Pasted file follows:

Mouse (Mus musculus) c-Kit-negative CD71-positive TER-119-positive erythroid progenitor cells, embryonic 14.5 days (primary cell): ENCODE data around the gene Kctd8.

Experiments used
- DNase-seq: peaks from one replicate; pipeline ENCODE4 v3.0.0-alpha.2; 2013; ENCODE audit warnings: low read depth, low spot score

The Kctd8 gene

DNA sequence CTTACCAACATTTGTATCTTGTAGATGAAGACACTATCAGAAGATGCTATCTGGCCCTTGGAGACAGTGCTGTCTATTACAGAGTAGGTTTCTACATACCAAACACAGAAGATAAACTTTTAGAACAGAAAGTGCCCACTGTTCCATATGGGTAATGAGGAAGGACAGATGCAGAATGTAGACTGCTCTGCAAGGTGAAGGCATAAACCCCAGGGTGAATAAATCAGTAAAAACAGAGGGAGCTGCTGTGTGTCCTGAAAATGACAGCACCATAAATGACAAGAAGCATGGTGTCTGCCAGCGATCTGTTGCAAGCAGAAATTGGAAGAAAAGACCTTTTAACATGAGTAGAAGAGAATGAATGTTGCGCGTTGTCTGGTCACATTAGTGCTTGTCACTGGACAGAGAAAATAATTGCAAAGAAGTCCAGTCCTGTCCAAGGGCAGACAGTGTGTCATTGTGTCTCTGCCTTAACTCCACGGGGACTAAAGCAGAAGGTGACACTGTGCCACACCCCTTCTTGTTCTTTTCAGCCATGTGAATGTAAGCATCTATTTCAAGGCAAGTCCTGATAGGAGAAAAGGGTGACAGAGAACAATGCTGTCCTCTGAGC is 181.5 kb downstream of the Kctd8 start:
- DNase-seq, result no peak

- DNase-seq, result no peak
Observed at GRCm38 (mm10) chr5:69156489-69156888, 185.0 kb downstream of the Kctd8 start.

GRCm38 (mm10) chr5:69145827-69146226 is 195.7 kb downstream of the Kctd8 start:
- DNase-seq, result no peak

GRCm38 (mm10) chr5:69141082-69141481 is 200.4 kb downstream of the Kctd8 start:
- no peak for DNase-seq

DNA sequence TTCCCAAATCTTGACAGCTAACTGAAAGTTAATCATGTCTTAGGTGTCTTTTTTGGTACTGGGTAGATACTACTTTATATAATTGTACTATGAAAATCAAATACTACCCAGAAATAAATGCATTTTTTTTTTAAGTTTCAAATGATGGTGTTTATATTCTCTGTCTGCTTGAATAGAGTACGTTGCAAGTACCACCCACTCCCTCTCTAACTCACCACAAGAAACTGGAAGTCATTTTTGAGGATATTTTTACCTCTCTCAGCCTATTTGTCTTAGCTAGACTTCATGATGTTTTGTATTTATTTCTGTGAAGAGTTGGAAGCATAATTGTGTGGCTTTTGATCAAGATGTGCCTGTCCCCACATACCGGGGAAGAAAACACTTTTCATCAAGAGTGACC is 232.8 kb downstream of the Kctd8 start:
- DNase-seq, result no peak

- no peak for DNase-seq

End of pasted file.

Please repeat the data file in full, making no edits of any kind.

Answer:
Mouse (Mus musculus) c-Kit-negative CD71-positive TER-119-positive erythroid progenitor cells, embryonic 14.5 days (primary cell): ENCODE data around the gene Kctd8.

Experiments used
- DNase-seq: peaks from one replicate; pipeline ENCODE4 v3.0.0-alpha.2; 2013; ENCODE audit warnings: low read depth, low spot score

The Kctd8 gene

DNA sequence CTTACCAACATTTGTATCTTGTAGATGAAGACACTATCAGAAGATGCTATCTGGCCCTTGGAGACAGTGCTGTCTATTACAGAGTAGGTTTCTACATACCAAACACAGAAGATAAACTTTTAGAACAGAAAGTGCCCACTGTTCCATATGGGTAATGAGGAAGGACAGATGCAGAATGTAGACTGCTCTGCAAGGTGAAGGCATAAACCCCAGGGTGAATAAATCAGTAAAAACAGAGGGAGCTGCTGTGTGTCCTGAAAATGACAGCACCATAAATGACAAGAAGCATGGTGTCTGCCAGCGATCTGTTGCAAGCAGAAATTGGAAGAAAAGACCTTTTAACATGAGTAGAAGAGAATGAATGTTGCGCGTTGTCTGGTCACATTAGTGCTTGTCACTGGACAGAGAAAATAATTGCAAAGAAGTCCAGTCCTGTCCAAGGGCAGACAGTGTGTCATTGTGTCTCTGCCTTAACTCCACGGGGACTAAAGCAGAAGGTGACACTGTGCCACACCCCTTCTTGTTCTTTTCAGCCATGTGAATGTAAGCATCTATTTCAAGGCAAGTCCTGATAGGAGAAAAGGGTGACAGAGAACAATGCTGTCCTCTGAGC is 181.5 kb downstream of the Kctd8 start:
- DNase-seq, result no peak

- DNase-seq, result no peak
Observed at GRCm38 (mm10) chr5:69156489-69156888, 185.0 kb downstream of the Kctd8 start.

GRCm38 (mm10) chr5:69145827-69146226 is 195.7 kb downstream of the Kctd8 start:
- DNase-seq, result no peak

GRCm38 (mm10) chr5:69141082-69141481 is 200.4 kb downstream of the Kctd8 start:
- no peak for DNase-seq

DNA sequence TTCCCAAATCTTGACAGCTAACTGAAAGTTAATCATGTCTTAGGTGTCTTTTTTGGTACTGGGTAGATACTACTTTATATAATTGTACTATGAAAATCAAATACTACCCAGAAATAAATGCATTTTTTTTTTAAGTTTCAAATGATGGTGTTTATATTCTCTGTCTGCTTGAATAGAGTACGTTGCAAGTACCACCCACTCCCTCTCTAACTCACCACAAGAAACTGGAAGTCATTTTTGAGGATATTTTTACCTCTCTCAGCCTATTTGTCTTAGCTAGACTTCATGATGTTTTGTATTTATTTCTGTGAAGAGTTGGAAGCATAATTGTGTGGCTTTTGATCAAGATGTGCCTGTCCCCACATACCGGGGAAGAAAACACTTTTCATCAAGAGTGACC is 232.8 kb downstream of the Kctd8 start:
- DNase-seq, result no peak

- no peak for DNase-seq